After hearing much about Barnet Councils ‘Future Shape’ project which estimates budget savings of 20%, dubbed by the media as ‘Easy Council’ after the EasyJet budget airline business model, Lambeth have now offered an alternative: the ‘John Lewis Council’. As a co-operative council, residents of Lambeth would be asked to get involved with the running council services and could be in line for financial rewards if savings are made.
There are two very different models of service delivery being proposed here: the Barnet model which offers choice of services but for additional payment and the Lambeth model that asks citizens for a mutual approach to service delivery in exchange for possible council tax rebates.
Putting the association of quality (of lack thereof) aside, the EasyCouncil model troubles me. Not because 20% savings are bad, indeed I am sure many people would favour paying less council tax, but I haven’t seen any mention yet of how users will be involved in the processes of making the decisions on which services should be universal and which should be treated as a top-up extra. This needs to be addressed.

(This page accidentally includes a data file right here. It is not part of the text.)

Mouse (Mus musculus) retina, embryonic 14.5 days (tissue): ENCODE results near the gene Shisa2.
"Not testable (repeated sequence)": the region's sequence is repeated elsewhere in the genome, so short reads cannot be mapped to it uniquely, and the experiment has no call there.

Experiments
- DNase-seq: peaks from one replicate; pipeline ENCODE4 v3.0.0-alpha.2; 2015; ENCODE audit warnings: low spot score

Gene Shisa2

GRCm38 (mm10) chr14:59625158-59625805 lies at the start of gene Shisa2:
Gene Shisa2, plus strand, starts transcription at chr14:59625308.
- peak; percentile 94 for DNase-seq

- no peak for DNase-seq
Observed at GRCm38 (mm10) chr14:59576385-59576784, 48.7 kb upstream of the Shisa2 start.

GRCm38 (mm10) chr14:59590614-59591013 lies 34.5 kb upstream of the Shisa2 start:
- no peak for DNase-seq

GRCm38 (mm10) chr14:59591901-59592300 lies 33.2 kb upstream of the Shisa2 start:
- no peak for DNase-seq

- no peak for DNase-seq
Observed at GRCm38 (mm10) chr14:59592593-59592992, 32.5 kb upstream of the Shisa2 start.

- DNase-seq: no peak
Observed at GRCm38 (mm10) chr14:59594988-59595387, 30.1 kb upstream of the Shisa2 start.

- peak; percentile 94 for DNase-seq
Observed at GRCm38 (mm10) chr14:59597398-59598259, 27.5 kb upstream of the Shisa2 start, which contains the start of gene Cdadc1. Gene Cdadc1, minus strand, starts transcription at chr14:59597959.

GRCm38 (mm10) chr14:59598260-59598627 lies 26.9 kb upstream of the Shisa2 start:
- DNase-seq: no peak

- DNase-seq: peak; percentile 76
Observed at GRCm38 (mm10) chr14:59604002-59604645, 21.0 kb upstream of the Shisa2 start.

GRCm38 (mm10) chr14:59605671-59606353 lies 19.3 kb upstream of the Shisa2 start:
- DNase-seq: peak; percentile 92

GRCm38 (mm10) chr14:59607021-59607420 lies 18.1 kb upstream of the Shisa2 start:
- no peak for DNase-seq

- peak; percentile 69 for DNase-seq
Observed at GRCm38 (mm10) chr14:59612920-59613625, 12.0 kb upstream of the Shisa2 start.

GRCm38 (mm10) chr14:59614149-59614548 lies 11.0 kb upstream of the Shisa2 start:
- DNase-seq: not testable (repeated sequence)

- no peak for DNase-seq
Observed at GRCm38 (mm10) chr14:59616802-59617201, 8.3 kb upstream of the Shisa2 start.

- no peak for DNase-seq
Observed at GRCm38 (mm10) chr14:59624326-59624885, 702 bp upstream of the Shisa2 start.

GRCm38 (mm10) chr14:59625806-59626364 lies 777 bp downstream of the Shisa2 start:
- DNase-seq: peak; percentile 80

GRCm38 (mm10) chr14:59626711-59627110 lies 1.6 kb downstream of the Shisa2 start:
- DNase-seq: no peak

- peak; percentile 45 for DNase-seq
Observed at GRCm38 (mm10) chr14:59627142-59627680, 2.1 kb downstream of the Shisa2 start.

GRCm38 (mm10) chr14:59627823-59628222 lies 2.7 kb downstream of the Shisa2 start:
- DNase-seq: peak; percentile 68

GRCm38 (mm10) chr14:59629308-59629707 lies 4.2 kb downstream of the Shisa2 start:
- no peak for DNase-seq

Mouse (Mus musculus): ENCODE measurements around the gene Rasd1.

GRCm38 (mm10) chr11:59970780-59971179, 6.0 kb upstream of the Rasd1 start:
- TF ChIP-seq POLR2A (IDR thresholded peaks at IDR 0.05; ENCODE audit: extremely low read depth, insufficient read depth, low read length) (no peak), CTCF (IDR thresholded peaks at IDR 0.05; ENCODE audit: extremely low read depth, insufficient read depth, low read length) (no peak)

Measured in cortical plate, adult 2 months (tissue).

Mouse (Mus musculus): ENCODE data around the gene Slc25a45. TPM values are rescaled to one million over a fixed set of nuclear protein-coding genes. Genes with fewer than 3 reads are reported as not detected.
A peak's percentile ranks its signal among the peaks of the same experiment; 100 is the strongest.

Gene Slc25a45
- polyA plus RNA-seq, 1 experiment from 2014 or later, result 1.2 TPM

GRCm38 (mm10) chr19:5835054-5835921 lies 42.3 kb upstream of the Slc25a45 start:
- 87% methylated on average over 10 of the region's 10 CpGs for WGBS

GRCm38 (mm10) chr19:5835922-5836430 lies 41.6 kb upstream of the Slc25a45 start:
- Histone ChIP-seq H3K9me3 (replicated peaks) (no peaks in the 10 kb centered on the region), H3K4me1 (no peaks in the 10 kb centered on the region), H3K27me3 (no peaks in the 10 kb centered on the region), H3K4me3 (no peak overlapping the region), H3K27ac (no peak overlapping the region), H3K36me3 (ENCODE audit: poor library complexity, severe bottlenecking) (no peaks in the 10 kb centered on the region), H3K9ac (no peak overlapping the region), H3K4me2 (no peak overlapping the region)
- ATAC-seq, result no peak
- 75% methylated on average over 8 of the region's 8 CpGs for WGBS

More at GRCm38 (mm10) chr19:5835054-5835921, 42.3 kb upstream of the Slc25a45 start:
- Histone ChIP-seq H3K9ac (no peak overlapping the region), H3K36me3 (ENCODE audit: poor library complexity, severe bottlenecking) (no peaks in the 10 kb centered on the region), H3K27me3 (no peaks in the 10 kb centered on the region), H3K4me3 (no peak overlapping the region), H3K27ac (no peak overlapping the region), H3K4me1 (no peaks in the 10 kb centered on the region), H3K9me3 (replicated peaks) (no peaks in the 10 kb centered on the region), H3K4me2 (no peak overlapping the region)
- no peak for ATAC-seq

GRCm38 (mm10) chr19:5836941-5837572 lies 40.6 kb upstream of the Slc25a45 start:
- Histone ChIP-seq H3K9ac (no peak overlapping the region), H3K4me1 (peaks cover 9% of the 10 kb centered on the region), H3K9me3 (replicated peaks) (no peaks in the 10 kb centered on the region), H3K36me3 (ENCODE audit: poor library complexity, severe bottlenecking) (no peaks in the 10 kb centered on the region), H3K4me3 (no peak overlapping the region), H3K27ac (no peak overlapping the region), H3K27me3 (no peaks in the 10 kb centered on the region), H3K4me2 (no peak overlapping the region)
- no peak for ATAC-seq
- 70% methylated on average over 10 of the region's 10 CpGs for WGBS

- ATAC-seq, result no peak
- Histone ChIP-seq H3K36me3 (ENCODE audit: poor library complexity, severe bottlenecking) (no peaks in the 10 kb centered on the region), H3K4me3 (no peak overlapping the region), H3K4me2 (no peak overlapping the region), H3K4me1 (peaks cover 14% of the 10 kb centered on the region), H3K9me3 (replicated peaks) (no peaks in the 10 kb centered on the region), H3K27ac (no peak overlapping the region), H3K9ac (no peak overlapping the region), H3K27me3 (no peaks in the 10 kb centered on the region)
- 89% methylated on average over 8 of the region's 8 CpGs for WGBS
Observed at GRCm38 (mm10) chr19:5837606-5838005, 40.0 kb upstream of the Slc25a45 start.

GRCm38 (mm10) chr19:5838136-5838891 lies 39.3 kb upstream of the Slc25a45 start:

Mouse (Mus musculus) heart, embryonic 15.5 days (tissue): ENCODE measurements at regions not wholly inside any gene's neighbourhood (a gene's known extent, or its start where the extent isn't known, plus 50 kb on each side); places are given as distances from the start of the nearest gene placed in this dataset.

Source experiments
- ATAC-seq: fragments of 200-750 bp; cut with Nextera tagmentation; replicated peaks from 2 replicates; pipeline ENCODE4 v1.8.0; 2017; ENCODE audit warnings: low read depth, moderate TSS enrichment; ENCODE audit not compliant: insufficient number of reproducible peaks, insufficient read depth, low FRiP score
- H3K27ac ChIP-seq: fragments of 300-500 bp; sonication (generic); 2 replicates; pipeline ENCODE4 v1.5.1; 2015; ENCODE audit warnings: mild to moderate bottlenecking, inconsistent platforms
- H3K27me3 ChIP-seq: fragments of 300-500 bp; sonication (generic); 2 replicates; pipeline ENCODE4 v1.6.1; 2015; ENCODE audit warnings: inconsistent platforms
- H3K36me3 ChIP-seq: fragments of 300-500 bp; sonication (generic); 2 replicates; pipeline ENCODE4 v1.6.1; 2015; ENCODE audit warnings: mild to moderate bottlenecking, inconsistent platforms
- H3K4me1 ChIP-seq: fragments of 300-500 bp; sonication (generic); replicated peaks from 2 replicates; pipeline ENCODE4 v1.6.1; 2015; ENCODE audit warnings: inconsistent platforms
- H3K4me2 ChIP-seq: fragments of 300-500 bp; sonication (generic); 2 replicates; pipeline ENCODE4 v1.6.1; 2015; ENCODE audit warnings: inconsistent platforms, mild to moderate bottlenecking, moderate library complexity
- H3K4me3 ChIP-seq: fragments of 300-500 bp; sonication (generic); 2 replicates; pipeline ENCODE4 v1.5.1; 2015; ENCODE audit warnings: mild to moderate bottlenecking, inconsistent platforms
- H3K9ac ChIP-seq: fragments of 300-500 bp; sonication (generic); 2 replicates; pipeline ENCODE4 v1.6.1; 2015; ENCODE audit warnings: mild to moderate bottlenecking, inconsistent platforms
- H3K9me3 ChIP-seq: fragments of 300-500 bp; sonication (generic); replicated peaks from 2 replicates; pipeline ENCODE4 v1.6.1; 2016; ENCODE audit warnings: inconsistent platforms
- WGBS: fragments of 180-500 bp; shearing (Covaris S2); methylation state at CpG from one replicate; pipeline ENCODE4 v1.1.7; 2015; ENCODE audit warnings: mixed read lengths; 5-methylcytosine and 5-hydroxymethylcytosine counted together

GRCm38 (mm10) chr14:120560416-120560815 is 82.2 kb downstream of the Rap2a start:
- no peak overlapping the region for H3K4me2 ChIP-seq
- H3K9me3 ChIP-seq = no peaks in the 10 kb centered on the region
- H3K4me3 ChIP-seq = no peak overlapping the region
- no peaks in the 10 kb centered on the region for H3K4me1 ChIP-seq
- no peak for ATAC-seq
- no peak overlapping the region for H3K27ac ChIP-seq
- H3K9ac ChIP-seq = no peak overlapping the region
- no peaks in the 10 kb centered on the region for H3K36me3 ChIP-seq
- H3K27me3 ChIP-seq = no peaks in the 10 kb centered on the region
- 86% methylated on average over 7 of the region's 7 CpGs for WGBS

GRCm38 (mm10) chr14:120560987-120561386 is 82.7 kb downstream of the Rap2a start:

I also have some reservations about the John Lewis model. Citizen involvement in prioritising services is absolutely essential and it is clear that user involvement is a key element of this model, but I am yet to be convinced that citizens would want to be involved in the actual delivery of services.
Whether either of these models is fully realised is an altogether different question. With local elections in London taking place on 6 May, residents of Lambeth and Barnet will get to have their say.
My colleague Jonathan, thinks its more a question of red mutualism v blue mtualism – you can read what he thinks about it on the Public Finance blog